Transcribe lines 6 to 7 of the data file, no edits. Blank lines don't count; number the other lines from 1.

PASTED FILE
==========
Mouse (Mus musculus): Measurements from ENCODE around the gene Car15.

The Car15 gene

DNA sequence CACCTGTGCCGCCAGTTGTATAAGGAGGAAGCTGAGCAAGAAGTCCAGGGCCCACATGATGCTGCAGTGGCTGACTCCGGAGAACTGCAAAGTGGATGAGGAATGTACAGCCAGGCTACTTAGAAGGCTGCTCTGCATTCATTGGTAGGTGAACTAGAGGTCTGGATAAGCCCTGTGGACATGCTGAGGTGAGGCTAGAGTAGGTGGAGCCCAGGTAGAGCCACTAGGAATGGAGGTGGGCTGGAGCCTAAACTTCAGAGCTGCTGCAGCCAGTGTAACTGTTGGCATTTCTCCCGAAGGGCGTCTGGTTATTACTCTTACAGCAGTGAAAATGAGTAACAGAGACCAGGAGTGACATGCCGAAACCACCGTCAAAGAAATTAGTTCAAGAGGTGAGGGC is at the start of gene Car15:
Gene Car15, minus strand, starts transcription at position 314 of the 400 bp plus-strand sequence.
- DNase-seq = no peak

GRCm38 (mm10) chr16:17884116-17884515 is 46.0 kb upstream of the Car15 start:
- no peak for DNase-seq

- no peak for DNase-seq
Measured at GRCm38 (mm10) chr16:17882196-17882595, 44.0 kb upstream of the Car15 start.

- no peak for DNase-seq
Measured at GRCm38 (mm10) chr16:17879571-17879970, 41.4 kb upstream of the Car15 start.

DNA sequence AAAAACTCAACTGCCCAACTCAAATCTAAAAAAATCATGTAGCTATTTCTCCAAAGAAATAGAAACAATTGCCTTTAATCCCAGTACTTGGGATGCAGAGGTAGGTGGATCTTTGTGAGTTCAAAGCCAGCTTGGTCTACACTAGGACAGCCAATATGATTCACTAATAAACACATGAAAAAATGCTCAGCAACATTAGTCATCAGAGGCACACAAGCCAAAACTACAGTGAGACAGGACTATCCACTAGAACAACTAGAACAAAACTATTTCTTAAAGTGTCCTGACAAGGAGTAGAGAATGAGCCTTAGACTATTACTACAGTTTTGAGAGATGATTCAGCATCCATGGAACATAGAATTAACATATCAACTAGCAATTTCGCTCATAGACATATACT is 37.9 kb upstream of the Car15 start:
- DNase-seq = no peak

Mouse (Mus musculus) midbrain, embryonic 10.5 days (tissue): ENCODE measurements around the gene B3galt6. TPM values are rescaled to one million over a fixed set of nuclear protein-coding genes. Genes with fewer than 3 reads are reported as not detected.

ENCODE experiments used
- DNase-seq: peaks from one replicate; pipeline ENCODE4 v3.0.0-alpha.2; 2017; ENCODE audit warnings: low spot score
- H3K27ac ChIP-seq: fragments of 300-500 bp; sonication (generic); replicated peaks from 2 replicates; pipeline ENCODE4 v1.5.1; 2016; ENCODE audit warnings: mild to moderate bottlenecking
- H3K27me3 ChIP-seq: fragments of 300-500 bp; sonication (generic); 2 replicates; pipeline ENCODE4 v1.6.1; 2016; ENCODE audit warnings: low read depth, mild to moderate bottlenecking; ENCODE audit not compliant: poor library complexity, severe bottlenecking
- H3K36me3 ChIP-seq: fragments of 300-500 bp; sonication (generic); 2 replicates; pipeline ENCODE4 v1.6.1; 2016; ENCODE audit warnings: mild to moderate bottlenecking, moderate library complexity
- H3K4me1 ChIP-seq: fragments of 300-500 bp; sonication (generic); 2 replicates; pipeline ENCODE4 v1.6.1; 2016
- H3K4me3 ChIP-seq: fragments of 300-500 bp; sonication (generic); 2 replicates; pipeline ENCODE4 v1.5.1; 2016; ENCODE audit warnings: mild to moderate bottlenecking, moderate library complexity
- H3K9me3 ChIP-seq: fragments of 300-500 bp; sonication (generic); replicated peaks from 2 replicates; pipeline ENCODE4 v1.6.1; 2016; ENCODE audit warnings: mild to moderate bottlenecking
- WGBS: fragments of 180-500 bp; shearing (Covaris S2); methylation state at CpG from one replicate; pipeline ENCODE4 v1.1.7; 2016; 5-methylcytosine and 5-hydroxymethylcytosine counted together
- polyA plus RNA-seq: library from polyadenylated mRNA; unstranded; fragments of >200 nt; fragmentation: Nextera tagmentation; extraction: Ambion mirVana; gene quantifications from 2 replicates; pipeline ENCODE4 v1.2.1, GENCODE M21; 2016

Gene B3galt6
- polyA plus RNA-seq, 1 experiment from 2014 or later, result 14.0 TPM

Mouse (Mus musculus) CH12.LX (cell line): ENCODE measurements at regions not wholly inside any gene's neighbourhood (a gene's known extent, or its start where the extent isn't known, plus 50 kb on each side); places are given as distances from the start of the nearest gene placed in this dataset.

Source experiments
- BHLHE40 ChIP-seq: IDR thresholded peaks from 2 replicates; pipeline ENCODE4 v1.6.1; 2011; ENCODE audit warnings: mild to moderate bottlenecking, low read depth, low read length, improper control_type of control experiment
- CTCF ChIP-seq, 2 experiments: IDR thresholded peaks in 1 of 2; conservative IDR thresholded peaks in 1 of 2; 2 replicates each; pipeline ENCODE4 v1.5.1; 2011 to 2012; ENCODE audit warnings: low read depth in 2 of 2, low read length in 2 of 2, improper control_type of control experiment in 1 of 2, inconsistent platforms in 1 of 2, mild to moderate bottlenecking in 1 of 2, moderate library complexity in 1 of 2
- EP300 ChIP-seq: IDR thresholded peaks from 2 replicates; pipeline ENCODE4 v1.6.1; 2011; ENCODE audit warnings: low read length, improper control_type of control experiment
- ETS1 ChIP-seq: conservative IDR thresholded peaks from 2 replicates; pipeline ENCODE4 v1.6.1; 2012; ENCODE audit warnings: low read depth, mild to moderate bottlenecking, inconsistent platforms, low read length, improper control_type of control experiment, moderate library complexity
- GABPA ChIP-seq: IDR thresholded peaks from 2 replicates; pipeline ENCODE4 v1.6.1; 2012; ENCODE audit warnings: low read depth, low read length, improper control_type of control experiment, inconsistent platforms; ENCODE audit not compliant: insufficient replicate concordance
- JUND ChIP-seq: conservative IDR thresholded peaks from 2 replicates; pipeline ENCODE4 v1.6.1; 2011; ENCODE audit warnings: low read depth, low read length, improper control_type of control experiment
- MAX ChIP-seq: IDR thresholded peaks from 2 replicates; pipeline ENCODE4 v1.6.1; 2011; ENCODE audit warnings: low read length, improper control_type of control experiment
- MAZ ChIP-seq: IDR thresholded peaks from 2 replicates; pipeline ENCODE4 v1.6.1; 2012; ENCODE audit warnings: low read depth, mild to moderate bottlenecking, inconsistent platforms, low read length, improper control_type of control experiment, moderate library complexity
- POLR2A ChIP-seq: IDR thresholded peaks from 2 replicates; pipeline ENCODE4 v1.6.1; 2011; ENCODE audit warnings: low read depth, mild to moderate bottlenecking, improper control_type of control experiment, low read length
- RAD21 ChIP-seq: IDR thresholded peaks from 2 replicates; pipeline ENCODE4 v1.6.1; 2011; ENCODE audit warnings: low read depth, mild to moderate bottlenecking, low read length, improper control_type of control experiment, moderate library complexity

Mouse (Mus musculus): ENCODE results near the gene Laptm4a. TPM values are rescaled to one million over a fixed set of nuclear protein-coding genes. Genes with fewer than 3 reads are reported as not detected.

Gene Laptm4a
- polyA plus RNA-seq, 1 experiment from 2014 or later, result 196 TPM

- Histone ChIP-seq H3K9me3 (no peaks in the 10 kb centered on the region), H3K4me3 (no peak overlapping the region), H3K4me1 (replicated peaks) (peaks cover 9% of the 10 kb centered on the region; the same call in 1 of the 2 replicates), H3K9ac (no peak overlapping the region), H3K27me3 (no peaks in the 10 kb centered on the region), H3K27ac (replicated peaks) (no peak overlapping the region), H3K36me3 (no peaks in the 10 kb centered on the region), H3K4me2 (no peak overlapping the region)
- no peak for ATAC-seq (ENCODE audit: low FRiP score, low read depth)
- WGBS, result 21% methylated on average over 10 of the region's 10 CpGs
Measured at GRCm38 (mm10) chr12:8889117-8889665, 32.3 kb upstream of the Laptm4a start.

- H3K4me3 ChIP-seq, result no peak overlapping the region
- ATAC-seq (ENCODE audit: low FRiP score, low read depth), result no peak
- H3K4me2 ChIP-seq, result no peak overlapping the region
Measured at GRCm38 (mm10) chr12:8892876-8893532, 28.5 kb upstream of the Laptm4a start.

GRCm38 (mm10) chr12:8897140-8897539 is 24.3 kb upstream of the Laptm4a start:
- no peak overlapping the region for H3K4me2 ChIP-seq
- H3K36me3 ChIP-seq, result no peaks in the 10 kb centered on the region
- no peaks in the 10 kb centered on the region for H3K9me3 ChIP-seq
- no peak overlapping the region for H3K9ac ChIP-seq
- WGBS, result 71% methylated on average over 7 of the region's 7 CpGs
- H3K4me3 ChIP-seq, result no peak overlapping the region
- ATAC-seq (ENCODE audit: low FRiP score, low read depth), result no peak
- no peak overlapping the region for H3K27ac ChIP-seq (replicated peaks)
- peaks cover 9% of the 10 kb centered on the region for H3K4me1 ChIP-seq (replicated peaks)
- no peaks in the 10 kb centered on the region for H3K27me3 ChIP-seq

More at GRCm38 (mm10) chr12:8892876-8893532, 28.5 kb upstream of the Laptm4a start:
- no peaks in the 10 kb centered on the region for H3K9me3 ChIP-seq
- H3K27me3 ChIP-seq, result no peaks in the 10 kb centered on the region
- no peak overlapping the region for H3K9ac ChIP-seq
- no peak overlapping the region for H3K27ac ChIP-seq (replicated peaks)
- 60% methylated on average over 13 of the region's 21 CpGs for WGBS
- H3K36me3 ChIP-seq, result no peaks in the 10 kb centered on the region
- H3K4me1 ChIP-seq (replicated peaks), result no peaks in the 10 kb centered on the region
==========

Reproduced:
GRCm38 (mm10) chr16:17884116-17884515 is 46.0 kb upstream of the Car15 start:
- no peak for DNase-seq